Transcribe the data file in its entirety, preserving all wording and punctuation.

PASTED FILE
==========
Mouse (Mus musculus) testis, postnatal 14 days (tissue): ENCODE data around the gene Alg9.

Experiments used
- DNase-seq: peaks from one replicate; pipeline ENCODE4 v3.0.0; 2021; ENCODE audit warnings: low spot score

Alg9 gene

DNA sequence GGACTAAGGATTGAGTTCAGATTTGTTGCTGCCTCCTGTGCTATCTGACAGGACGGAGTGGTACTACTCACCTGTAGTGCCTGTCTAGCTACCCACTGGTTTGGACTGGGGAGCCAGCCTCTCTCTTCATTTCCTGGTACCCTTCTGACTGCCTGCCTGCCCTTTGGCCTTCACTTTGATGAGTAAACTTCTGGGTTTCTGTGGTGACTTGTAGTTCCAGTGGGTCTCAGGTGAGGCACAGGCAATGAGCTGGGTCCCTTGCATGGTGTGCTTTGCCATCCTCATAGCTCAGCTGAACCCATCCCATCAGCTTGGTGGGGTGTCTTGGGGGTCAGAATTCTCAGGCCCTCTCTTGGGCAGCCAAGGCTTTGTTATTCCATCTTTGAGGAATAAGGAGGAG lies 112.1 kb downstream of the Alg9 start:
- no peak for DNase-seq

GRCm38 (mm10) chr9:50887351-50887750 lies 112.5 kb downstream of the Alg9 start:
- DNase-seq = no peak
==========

Mouse (Mus musculus) testis, postnatal 14 days (tissue): ENCODE data around the gene Alg9.

Experiments used
- DNase-seq: peaks from one replicate; pipeline ENCODE4 v3.0.0; 2021; ENCODE audit warnings: low spot score

Alg9 gene

DNA sequence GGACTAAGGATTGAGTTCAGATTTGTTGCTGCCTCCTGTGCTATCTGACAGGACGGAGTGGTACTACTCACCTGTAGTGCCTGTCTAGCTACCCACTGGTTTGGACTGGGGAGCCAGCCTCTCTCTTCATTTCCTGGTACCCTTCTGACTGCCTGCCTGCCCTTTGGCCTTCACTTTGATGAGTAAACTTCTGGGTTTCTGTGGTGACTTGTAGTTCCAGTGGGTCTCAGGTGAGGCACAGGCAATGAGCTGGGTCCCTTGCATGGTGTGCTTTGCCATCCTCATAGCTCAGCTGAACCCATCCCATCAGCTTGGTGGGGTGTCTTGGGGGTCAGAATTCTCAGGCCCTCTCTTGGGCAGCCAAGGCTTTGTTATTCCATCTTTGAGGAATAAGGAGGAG lies 112.1 kb downstream of the Alg9 start:
- no peak for DNase-seq

GRCm38 (mm10) chr9:50887351-50887750 lies 112.5 kb downstream of the Alg9 start:
- DNase-seq = no peak